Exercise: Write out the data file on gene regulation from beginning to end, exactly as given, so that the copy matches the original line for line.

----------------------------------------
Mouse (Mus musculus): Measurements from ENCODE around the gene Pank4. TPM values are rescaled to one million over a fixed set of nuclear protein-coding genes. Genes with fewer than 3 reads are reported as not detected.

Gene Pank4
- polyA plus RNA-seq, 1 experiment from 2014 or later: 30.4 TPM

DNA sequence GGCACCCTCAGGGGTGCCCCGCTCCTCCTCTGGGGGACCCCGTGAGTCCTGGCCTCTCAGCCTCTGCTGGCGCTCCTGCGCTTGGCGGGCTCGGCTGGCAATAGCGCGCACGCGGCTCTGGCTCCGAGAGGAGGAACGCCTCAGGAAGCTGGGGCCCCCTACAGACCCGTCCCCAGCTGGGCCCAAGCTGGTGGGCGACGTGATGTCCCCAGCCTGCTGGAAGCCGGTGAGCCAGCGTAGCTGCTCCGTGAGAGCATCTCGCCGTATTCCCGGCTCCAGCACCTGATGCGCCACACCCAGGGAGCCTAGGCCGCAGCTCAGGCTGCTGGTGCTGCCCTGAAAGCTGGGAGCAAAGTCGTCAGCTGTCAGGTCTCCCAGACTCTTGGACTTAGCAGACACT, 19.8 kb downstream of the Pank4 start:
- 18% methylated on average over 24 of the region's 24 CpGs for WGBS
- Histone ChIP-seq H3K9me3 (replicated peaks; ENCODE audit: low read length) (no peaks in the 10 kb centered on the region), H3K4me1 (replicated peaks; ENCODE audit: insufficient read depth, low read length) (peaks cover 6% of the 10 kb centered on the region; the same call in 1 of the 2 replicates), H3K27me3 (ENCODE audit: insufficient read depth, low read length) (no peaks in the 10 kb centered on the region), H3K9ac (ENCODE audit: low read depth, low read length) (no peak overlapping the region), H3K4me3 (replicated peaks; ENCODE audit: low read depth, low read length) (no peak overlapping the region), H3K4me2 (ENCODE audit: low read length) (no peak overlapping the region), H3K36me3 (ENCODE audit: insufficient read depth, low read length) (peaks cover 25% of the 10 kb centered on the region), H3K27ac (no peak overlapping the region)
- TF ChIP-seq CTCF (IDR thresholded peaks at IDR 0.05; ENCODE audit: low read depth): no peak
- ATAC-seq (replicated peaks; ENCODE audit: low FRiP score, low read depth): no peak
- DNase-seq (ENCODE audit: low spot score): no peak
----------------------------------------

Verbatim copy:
Mouse (Mus musculus): Measurements from ENCODE around the gene Pank4. TPM values are rescaled to one million over a fixed set of nuclear protein-coding genes. Genes with fewer than 3 reads are reported as not detected.

Gene Pank4
- polyA plus RNA-seq, 1 experiment from 2014 or later: 30.4 TPM

DNA sequence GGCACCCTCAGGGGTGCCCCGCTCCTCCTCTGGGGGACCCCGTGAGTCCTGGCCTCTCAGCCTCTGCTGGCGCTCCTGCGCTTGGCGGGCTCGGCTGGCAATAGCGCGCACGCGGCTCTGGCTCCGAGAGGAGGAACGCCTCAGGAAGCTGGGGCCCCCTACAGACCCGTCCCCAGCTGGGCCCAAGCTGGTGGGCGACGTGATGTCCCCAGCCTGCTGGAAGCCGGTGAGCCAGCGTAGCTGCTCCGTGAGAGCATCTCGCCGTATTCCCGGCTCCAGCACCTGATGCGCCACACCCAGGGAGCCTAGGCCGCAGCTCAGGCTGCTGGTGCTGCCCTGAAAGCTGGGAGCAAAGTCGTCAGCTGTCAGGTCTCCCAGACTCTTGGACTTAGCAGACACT, 19.8 kb downstream of the Pank4 start:
- 18% methylated on average over 24 of the region's 24 CpGs for WGBS
- Histone ChIP-seq H3K9me3 (replicated peaks; ENCODE audit: low read length) (no peaks in the 10 kb centered on the region), H3K4me1 (replicated peaks; ENCODE audit: insufficient read depth, low read length) (peaks cover 6% of the 10 kb centered on the region; the same call in 1 of the 2 replicates), H3K27me3 (ENCODE audit: insufficient read depth, low read length) (no peaks in the 10 kb centered on the region), H3K9ac (ENCODE audit: low read depth, low read length) (no peak overlapping the region), H3K4me3 (replicated peaks; ENCODE audit: low read depth, low read length) (no peak overlapping the region), H3K4me2 (ENCODE audit: low read length) (no peak overlapping the region), H3K36me3 (ENCODE audit: insufficient read depth, low read length) (peaks cover 25% of the 10 kb centered on the region), H3K27ac (no peak overlapping the region)
- TF ChIP-seq CTCF (IDR thresholded peaks at IDR 0.05; ENCODE audit: low read depth): no peak
- ATAC-seq (replicated peaks; ENCODE audit: low FRiP score, low read depth): no peak
- DNase-seq (ENCODE audit: low spot score): no peak